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Two Poems

I.—The Wind

(From the French of Emile Verhaeren)

CROSSING the infinite length of the moorland,
Here comes the wind,
The wind with his trumpet that heralds November ;
Endless and infinite, crossing the downs,
Here comes the wind
That teareth himself and doth fiercely dismember ;
With heavy breaths turbulent smiting the towns,
The savage wind comes, the fierce wind of November !

Each bucket of iron at the wells of the farmyards,
Each bucket and pulley, it creaks and it wails ;
By cisterns of farmyards, the pulleys and pails
They creak and they cry,
The whole of sad death in their melancholy.


                        164 Two Poems

The wind, it sends scudding dead leaves from the birches
Along o’er the water, the wind of November,
The savage, fierce wind ;
The boughs of the trees for the birds’ nests it searches,
To bite them and grind.
The wind, as though rasping down iron, grates past,
And, furious and fast, from afar combs the cold
And white avalanches of winter the old,
The savage wind combs them so furious and fast,
The wind of November.

From each miserable shed
The patched garret-windows wave wild overhead
Their foolish, poor tatters of paper and glass,
As the savage, fierce wind of November doth pass !
And there on its hill
Of dingy and dun-coloured turf, the black mill,
Swift up from below, through the empty air slashing,
Swift down from above, like a lightning-stroke flashing,
The black mill so sinister moweth the wind,
The savage, fierce wind of November !

The old, ragged thatches that squat round their steeple,
Are raised on their roof-poles, and fall with a clap,
In the wind the old thatches and pent-houses flap,
In the wind of November, so savage and hard.
The crosses—and they are the arms of dead people—
The crosses that stand in the narrow churchyard
Fall prone on the sod
Like some great flight of black, in the acre of God.


                        165 By Alma Strettell

The wind of November !
Have you met him, the savage wind, do you remember ?
Did he pass you so fleet,
Where, yon at the cross, the three hundred roads meet—
With distressfulness panting, and wailing with cold ?
Yea, he who breeds fears and puts all things to flight,
Did you see him, that night
When the moon he o’erthrew—when the villages, old
In their rot and decay, past endurance and spent,
Cried, wailing like beasts, ‘neath the hurricane bent ?

Here comes the wind howling, that heralds dark weather,
The wind blowing infinite over the heather,
The wind with his trumpet that heralds November !

II. A Soldier’s Farewell

(From a Roumanian Folk-Song)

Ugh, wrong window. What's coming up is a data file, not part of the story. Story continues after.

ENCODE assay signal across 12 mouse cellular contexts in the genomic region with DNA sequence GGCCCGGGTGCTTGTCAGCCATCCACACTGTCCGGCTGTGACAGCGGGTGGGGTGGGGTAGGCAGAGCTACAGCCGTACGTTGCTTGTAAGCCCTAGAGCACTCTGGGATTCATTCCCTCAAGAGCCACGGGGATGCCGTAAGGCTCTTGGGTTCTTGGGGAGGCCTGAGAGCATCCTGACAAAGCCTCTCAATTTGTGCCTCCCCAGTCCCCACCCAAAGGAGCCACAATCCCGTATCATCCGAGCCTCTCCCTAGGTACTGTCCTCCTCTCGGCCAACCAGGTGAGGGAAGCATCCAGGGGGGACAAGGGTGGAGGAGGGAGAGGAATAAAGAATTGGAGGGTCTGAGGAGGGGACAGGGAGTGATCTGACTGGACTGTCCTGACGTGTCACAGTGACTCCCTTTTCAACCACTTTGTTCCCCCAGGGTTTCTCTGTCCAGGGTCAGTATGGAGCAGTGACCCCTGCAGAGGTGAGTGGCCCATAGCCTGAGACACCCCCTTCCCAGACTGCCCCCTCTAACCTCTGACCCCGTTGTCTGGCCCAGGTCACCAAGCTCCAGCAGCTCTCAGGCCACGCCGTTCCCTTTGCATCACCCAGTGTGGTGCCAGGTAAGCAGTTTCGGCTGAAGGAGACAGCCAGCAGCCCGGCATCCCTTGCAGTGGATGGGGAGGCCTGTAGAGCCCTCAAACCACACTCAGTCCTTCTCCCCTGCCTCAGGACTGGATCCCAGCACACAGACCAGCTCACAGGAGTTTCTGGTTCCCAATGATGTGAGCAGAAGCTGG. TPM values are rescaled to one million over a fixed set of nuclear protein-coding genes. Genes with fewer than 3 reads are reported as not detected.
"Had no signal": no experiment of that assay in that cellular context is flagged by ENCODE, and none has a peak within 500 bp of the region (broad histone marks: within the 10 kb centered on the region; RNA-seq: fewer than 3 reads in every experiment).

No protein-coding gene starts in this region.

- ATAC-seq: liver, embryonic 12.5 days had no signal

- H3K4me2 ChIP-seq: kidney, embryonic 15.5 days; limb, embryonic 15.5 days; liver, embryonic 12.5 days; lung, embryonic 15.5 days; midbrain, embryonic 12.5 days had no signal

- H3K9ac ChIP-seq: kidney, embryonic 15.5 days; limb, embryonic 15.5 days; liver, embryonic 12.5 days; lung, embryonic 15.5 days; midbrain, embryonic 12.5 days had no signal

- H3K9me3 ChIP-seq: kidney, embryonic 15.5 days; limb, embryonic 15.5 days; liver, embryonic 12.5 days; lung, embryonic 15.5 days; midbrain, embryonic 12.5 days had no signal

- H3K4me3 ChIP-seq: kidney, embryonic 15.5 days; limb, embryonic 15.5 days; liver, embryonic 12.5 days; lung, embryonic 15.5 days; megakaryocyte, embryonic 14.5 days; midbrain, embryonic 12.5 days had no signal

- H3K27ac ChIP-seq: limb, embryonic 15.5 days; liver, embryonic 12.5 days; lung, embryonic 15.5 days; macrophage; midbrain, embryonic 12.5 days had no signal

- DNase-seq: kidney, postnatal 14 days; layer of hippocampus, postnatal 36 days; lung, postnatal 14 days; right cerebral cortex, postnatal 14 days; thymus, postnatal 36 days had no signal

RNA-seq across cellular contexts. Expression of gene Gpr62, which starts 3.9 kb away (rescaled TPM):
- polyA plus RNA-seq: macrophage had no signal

THOU wilt recall, tomorrow,
The sunshine of to-day—
And to the sun wilt say :
” Art thou the same, the self-same sun indeed ? “

Full of dead leaves the path is
That to thy cottage leads,
But there within the cottage
The spring yet blooms for thee.
Thou rockest children’s cradles


                        166 Two Poems

To the whirring of thy spindle ;
And the flowers see thee pass.
O wife, when death shall take me,
Let it never rest, thy spindle ;
When the flowers ask : ” Where is he ? ”
Make answer : ” In his grave,
Yet still I rock his slumber
To the whirring of my spindle.”
For to the wars I’m going ;
And on thy brow I kissed thee.
Pale grew thy brow, what time it felt my kiss.
Thou wilt be left all lonely
To watch our plain’s glad shimmer ;
For I no more beside thee
Shall see the maize-fields ripen ;
But the blood’s flowing, I shall see without thee.
And thou shalt tell my threshold :
” Although he has gone from us,
Yet he will come again ; ”
And thou shalt tell my children :
” Yea, he will come again,”
But to thy heart shalt whisper : ” He is dead.”
Do thou bewail and mourn me
Within thy heart’s deep silence,
As in the forest’s silence
The turtle-doves lament.
Yet do not ever give me,
O wife, too many tears ;
Tears are step-sisters of forgetfulness ;
But with thy spindle’s whirring
Tenderly rock my slumber,


                        167 By Alma Strettell

And tell it of the harvests,
And plains where maize-fields ripen,
For earth loves fruitfulness,
And I could speak with her
Then, of her fruitfulness,
So that she might grow glad, there where I rest.

Thou wilt recall, to-morrow.
The sunshine of to-day,
to the sun wilt say :
” Art thou the same, the self-same sun indeed ? “

MLA citation:

Verhaeren, Emile. “Two Poems.” Translated by Alma Strettell. The Yellow Book, vol. 11, October 1896, pp. 163-167. Yellow Book Digital Edition, edited by Dennis Denisoff and Lorraine Janzen Kooistra, 2010-2014. Yellow Nineties 2.0, Ryerson University Centre for Digital Humanities, 2020.